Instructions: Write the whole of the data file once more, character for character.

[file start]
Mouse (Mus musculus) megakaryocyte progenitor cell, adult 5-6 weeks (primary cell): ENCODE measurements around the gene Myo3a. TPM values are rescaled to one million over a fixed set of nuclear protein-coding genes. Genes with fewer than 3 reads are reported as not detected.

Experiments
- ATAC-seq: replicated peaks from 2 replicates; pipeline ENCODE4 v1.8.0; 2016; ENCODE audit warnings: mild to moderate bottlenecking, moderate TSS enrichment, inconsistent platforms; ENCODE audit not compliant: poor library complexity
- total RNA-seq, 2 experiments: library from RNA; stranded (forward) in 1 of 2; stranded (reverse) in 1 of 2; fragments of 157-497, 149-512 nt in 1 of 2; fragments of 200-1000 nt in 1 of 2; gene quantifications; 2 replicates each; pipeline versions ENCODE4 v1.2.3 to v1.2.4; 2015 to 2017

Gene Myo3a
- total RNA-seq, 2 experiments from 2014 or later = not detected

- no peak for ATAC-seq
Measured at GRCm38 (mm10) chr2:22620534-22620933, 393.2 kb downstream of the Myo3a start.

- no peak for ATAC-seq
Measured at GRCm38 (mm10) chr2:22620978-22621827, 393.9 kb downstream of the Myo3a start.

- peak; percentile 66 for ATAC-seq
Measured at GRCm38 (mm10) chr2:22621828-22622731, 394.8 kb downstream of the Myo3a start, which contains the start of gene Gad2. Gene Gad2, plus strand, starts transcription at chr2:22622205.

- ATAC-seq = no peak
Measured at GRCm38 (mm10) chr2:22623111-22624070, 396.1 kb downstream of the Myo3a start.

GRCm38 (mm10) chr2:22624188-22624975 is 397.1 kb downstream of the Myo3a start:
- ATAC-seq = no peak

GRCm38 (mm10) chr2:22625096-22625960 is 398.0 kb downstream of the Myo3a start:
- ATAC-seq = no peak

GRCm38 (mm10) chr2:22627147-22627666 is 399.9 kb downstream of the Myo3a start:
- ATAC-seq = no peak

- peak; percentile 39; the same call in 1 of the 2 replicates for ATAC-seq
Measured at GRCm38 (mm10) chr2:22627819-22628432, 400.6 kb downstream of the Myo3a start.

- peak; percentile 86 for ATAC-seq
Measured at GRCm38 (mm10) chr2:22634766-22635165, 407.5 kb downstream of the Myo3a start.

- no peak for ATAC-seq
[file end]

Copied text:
Mouse (Mus musculus) megakaryocyte progenitor cell, adult 5-6 weeks (primary cell): ENCODE measurements around the gene Myo3a. TPM values are rescaled to one million over a fixed set of nuclear protein-coding genes. Genes with fewer than 3 reads are reported as not detected.

Experiments
- ATAC-seq: replicated peaks from 2 replicates; pipeline ENCODE4 v1.8.0; 2016; ENCODE audit warnings: mild to moderate bottlenecking, moderate TSS enrichment, inconsistent platforms; ENCODE audit not compliant: poor library complexity
- total RNA-seq, 2 experiments: library from RNA; stranded (forward) in 1 of 2; stranded (reverse) in 1 of 2; fragments of 157-497, 149-512 nt in 1 of 2; fragments of 200-1000 nt in 1 of 2; gene quantifications; 2 replicates each; pipeline versions ENCODE4 v1.2.3 to v1.2.4; 2015 to 2017

Gene Myo3a
- total RNA-seq, 2 experiments from 2014 or later = not detected

- no peak for ATAC-seq
Measured at GRCm38 (mm10) chr2:22620534-22620933, 393.2 kb downstream of the Myo3a start.

- no peak for ATAC-seq
Measured at GRCm38 (mm10) chr2:22620978-22621827, 393.9 kb downstream of the Myo3a start.

- peak; percentile 66 for ATAC-seq
Measured at GRCm38 (mm10) chr2:22621828-22622731, 394.8 kb downstream of the Myo3a start, which contains the start of gene Gad2. Gene Gad2, plus strand, starts transcription at chr2:22622205.

- ATAC-seq = no peak
Measured at GRCm38 (mm10) chr2:22623111-22624070, 396.1 kb downstream of the Myo3a start.

GRCm38 (mm10) chr2:22624188-22624975 is 397.1 kb downstream of the Myo3a start:
- ATAC-seq = no peak

GRCm38 (mm10) chr2:22625096-22625960 is 398.0 kb downstream of the Myo3a start:
- ATAC-seq = no peak

GRCm38 (mm10) chr2:22627147-22627666 is 399.9 kb downstream of the Myo3a start:
- ATAC-seq = no peak

- peak; percentile 39; the same call in 1 of the 2 replicates for ATAC-seq
Measured at GRCm38 (mm10) chr2:22627819-22628432, 400.6 kb downstream of the Myo3a start.

- peak; percentile 86 for ATAC-seq
Measured at GRCm38 (mm10) chr2:22634766-22635165, 407.5 kb downstream of the Myo3a start.

- no peak for ATAC-seq